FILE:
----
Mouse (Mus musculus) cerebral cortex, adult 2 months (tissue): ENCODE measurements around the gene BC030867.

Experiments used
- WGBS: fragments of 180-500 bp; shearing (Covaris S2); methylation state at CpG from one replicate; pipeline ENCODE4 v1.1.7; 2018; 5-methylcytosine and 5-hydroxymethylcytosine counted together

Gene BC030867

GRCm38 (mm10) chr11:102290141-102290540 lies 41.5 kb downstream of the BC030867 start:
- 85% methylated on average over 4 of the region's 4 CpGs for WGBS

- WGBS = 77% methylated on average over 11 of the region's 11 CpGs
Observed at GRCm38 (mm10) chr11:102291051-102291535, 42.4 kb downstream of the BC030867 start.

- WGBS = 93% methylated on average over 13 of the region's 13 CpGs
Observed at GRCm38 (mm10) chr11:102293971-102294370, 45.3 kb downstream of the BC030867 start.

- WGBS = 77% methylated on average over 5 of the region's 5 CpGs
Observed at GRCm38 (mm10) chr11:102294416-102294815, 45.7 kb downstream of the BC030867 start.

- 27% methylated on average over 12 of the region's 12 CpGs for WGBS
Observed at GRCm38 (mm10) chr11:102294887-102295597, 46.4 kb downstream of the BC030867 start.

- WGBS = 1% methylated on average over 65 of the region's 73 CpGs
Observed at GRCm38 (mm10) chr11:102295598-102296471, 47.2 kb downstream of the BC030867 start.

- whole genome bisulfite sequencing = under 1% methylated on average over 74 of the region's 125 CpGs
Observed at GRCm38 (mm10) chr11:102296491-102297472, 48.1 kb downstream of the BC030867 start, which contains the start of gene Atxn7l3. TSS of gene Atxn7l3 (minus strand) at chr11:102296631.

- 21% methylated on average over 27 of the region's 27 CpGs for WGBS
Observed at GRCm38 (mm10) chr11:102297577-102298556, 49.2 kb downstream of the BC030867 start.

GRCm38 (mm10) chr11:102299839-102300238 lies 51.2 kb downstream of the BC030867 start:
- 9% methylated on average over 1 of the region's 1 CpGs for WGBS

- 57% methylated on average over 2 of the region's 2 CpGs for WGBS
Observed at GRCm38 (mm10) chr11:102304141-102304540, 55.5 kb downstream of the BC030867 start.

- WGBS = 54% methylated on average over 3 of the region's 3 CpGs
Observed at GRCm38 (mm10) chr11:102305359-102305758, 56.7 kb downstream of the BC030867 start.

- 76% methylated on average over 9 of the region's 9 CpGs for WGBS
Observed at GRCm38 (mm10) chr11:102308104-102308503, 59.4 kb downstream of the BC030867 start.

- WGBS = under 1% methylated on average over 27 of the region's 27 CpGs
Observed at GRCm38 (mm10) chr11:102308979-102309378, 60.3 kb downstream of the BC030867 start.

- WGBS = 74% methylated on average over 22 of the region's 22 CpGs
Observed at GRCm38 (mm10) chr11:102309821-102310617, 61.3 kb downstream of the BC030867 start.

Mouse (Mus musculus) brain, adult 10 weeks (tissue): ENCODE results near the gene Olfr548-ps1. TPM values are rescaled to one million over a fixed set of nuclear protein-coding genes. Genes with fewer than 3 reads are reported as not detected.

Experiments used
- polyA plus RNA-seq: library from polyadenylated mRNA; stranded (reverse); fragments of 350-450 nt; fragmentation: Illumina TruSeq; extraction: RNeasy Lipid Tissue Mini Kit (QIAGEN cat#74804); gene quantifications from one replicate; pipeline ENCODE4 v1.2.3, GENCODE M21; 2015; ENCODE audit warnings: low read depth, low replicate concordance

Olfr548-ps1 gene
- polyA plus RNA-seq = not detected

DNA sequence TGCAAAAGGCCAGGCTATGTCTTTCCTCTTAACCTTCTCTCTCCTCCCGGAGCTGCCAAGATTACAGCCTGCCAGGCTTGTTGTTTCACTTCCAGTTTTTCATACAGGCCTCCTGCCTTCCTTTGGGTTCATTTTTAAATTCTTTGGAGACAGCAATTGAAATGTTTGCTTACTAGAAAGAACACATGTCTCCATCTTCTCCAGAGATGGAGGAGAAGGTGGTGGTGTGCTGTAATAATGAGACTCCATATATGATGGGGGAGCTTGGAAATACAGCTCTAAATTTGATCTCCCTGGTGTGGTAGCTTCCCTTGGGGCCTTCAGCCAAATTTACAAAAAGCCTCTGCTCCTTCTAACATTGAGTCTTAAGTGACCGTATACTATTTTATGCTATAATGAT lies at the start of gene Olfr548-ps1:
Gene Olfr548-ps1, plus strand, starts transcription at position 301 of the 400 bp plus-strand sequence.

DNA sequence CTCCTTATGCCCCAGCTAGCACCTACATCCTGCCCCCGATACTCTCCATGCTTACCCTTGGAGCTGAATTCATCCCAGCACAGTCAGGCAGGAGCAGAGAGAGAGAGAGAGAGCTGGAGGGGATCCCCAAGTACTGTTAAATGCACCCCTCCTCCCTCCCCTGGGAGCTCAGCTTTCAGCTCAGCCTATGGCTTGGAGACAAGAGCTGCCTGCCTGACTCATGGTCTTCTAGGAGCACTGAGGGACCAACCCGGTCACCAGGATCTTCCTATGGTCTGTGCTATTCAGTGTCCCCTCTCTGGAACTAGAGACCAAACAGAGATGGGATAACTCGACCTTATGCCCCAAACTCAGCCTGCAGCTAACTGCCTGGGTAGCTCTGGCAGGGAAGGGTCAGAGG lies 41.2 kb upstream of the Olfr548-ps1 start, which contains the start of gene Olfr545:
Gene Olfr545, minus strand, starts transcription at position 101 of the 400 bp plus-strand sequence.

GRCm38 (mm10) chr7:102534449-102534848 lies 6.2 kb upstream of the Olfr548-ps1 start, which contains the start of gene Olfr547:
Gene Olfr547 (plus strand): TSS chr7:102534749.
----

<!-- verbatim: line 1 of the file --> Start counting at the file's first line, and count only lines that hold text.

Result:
Mouse (Mus musculus) cerebral cortex, adult 2 months (tissue): ENCODE measurements around the gene BC030867.